- U.S. clears sale of $680 million in Black Hawk helicopters to Mexico
- Justice Dept.’s new clemency guidelines: Crack offenders most obvious candidates
- Kansas man wants ‘Murder’ tattoo removed from neck before murder trial
- Obama goes golfing as family mourns aunt’s death in Boston
- Atheists win prayer battle against California city council
- Americans for Prosperity ad attacks N.H. Sen. Jeanne Shaheen’s Obamacare vote
- Senate races are close in Southern states, poll shows
- Texas A&M kicks off FAA-backed drone tests for business ventures
- Bad loser: ‘Call of Duty’ gamer calls in SWAT team on teen who won
- Sen. Rand Paul: Limited Washington experience isn’t always bad
Inside the Beltway: Perryfied
The bodacious victory of Ted Cruz in the Texas Republican primary has somehow fired up Texas Gov. Rick Perry, whose own right-hand man lost to Mr. Cruz on Tuesday by 14 fat percentage points. But the ever-canny Mr. Perry — who was leading the presidential polls only a year ago — has ridden the Cruz victory like a bronco, tamed his own disappointment and framed the Lone Star State in heroic terms.
“Ted is a force to be reckoned with, an excellent candidate and a great conservative communicator. I call on all conservative Texans to rally behind Ted in November so we can remake the U.S. Senate in the image of Texas for the good of all Americans,” Mr. Perry exclaims. “Lt. Gov. David Dewhurst fought a valiant fight. I’m proud to call David my friend. He and I will stand shoulder to shoulder once again in the spring, fighting for Texas, the most conservative state in America. Texas is as rock-hard conservative as ever.”
“Flipping the bird to Rahm: Chicago Chick-Fil-A mobbed,” reads the headline from “Instapundit” Glenn Reynolds of PJ Media, who was among many who chronicled Mike Huckabee’s “Chick-fil-A Appreciation Day” on Wednesday. Yes, thousands turned out to tuck into crispy chicken and waffle fries from the embattled restaurant chain in dozens of locations; there were traffic jams in South Carolina and long lines in the Windy City, where Mayor Rahm Emanuel himself was among politicians vexed by the eatery’s support of traditional marriage.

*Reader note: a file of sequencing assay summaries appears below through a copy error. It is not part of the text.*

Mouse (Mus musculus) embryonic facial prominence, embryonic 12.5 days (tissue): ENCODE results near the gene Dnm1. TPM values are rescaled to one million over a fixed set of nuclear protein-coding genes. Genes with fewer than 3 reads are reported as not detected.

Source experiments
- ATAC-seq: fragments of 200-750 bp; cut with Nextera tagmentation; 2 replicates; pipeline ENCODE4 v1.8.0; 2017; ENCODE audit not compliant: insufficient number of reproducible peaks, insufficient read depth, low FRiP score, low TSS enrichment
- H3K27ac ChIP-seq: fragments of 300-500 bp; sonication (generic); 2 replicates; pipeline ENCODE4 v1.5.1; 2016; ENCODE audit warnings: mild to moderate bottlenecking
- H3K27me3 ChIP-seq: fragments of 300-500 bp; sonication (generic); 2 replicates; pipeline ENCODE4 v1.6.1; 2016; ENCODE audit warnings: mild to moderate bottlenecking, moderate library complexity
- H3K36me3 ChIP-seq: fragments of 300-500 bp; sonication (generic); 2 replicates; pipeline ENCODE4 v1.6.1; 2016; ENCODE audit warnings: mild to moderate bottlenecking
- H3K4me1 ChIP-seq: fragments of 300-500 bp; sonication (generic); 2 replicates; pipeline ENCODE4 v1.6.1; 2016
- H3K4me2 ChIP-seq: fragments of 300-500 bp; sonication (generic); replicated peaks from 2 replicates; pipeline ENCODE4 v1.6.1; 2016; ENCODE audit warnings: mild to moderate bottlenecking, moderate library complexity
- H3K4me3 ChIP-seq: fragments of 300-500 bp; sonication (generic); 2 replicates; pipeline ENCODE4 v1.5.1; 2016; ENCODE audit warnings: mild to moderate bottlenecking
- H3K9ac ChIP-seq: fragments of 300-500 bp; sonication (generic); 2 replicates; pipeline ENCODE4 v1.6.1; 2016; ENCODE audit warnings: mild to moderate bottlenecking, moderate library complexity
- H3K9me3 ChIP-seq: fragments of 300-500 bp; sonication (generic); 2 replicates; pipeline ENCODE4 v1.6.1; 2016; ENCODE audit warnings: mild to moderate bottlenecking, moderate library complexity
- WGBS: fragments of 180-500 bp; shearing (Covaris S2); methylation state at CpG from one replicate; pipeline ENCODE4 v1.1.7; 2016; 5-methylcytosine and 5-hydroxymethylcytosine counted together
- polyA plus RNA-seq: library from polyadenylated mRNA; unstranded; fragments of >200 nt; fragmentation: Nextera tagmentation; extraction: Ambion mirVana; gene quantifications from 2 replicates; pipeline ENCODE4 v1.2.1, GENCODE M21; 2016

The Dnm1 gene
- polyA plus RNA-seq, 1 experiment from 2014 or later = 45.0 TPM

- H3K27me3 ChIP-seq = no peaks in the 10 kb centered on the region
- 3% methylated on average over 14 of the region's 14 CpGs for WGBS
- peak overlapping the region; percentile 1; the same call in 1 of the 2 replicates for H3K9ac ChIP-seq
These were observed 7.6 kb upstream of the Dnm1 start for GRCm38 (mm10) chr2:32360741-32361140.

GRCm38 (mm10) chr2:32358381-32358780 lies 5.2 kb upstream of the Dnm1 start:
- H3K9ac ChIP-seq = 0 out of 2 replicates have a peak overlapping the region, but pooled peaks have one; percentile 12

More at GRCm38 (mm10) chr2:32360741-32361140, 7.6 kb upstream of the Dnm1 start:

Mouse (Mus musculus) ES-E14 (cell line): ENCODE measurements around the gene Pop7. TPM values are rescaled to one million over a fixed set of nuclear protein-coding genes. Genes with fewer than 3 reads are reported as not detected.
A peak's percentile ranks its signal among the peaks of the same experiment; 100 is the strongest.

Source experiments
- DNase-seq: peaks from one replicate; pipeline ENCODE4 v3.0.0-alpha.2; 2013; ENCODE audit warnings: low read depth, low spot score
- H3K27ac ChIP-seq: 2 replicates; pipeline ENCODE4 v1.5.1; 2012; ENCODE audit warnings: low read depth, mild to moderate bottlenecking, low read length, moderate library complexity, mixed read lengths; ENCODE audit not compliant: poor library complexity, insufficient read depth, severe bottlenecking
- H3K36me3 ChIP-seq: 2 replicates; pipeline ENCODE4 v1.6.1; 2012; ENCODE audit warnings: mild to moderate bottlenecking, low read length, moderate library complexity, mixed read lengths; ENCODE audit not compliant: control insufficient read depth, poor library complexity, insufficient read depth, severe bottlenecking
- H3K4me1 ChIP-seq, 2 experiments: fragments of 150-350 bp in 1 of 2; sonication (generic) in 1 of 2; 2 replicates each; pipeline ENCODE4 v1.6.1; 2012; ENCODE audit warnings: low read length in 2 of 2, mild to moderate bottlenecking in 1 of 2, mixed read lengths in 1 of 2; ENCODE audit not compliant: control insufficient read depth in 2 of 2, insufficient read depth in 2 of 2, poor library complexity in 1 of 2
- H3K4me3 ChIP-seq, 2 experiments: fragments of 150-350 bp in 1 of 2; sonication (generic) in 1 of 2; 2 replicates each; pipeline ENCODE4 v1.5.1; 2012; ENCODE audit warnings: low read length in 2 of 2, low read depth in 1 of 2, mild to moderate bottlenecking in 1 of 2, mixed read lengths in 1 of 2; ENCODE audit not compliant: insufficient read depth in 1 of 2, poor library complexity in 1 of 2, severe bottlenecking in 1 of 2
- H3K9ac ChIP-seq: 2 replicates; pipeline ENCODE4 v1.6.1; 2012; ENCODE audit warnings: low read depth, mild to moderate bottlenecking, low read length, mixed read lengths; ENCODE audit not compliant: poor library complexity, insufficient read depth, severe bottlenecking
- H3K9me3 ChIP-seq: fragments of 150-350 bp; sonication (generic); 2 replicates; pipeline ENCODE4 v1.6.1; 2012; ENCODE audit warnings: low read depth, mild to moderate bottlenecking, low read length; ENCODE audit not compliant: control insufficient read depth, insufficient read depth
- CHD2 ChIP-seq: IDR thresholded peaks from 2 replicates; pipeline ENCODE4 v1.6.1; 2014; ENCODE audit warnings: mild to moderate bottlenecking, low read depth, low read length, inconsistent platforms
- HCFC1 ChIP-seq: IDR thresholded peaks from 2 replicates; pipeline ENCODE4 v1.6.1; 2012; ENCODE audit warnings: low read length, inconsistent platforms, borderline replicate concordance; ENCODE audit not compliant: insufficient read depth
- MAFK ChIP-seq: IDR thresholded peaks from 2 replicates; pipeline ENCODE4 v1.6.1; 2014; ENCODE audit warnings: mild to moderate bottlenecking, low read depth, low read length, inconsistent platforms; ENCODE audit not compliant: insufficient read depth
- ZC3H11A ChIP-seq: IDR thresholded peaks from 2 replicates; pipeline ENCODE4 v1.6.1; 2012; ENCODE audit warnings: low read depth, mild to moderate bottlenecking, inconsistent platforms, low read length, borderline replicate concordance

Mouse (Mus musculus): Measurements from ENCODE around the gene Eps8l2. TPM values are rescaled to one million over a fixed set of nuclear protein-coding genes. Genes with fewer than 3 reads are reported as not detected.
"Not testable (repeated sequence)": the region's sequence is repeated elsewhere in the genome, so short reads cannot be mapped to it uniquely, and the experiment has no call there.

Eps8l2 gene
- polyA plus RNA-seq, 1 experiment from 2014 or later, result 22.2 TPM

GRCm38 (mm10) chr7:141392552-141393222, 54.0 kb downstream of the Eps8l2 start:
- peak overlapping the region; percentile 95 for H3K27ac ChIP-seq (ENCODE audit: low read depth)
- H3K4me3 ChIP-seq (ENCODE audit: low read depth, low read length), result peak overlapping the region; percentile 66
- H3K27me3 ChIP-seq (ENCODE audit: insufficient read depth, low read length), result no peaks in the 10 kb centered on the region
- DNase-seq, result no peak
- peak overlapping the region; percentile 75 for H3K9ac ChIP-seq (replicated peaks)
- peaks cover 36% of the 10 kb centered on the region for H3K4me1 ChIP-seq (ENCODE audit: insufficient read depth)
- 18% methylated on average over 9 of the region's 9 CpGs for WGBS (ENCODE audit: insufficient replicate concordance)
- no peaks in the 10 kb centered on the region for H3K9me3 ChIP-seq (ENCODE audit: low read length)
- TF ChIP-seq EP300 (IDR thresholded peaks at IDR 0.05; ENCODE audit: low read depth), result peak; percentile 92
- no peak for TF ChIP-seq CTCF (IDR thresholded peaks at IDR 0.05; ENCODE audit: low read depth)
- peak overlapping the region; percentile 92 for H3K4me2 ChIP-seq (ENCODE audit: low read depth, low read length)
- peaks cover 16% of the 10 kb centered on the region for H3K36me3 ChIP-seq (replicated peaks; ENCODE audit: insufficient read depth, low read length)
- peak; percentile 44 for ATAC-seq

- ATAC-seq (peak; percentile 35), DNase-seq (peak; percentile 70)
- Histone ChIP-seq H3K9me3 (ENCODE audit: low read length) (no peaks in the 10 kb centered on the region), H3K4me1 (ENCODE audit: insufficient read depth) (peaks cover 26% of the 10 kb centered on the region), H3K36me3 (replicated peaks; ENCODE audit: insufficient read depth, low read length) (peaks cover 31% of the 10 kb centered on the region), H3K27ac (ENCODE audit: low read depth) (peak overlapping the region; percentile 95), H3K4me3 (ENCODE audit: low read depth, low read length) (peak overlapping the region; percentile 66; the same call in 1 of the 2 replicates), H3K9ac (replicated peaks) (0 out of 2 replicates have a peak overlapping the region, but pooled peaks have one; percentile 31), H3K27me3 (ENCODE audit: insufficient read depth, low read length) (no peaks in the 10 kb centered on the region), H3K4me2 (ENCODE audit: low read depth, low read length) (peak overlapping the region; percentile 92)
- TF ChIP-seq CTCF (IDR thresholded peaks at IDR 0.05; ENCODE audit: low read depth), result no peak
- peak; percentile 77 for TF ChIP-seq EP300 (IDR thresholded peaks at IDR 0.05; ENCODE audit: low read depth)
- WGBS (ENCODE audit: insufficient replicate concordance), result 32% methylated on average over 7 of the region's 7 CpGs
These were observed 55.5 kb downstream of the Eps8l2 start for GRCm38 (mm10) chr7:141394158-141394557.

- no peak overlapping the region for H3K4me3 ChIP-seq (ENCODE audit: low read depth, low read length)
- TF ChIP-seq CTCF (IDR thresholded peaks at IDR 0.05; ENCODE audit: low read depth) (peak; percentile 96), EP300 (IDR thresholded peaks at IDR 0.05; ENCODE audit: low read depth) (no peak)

Like their tea party brethren, the Chic-Fil-ites proved a cheerful, well-behaved bunch when it came to staging public demonstrations. And conscientious, too.
“One woman and her friend took up a collection at their office to buy bags of the chicken sandwiches to deliver to an area homeless shelter,” reports Anne Sorock, who manned one lengthy line in midtown Chicago, and is a contributor to the blog LegalInsurrection.com.
“Let God plan parenthood.”
(Bumper sticker spotted in the District.)
A NEW TOY
That would be the Twitter Political Index — or Twindex — a gauge of fickle public sentiment toward President Obama and Mitt Romney, at least according to the number of daily tweets sent on each candidate. Launched Wednesday, the Twindex is a project of Twitter, the search engine Topsy and a partnership between bipartisan pollsters Mark Mellman and Jon McHenry. See it here: election.twitter.com.
MINDING THE FAITH
Religious freedom: It was a big deal for the Founding Fathers, and bolsters the very soul of the nation. And while the cause gets short shrift in the media, it warrants some steady attention on Capitol Hill, thanks to a series of ongoing gatherings of lawmakers, experts, eye witnesses and activists eager to register on the public radar. Such was the case at a briefing Wednesday titled “America’s Response to Religious Persecution in Allied Nations” at the U.S. Capitol Visitor Center, staged just a hallowed hallway away from hundreds of awestruck tourists seeking a patriotic fix.
In the hush of the briefing room, a spate of speakers that included Rep. Gus M. Bilirakis, Florida Republican; Rep. Danny K. Davis, Illinois Democrat; Kathryn Cameron Porter, founder of the Leadership Council for Human Rights and the Rev. In Jin Moon, a human rights activist and president of the Unification Church USA, weighed in on the big question: Is the U.S. paying attention to persecution abroad? Well, yes, and no. The issue is still a work in progress.
“There is no real definition of religious freedom around the world,” said Tina Ramirez, director of international relations of the Becket Fund for Religious Liberty, who recommends that the State Department effectively, fearlessly articulate some exacting parameters, and for a global audience.
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About the Author
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